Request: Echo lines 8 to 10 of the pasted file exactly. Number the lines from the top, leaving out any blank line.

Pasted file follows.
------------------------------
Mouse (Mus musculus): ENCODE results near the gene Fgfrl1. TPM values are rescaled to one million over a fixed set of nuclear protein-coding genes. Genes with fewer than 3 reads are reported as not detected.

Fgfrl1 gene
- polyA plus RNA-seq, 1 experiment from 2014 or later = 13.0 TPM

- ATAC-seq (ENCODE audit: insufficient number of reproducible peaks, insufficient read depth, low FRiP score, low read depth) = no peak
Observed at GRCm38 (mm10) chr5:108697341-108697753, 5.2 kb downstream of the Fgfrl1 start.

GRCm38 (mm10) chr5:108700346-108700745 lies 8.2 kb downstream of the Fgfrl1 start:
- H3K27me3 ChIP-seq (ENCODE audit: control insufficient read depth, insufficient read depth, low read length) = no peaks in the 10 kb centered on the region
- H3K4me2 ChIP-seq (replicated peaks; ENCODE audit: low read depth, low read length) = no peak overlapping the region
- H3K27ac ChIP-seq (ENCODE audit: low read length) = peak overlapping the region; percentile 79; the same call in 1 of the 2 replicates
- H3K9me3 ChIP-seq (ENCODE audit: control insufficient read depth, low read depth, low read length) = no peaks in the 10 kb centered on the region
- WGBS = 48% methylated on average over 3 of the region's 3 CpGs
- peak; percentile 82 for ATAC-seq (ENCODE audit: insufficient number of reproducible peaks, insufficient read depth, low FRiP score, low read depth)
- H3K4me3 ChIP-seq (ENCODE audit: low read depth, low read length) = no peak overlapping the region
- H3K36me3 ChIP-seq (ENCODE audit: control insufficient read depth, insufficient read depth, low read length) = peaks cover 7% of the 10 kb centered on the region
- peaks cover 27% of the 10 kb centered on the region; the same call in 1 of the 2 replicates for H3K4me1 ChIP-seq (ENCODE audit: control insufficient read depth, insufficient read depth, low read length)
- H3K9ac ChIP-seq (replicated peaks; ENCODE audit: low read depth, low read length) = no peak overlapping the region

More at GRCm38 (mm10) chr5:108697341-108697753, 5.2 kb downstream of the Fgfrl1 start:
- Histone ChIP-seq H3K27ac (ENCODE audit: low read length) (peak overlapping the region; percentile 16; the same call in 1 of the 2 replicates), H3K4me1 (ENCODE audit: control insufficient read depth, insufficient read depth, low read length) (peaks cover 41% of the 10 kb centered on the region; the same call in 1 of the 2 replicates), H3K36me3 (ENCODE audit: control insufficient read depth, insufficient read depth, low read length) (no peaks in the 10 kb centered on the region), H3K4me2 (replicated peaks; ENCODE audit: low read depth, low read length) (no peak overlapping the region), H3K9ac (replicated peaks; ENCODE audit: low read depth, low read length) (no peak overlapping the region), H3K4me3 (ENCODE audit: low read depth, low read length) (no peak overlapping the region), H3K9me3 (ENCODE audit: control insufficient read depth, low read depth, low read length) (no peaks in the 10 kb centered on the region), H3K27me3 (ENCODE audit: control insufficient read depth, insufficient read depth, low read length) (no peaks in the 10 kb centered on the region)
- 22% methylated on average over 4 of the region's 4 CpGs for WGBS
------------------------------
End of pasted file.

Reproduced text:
- H3K4me2 ChIP-seq (replicated peaks; ENCODE audit: low read depth, low read length) = no peak overlapping the region
- H3K27ac ChIP-seq (ENCODE audit: low read length) = peak overlapping the region; percentile 79; the same call in 1 of the 2 replicates
- H3K9me3 ChIP-seq (ENCODE audit: control insufficient read depth, low read depth, low read length) = no peaks in the 10 kb centered on the region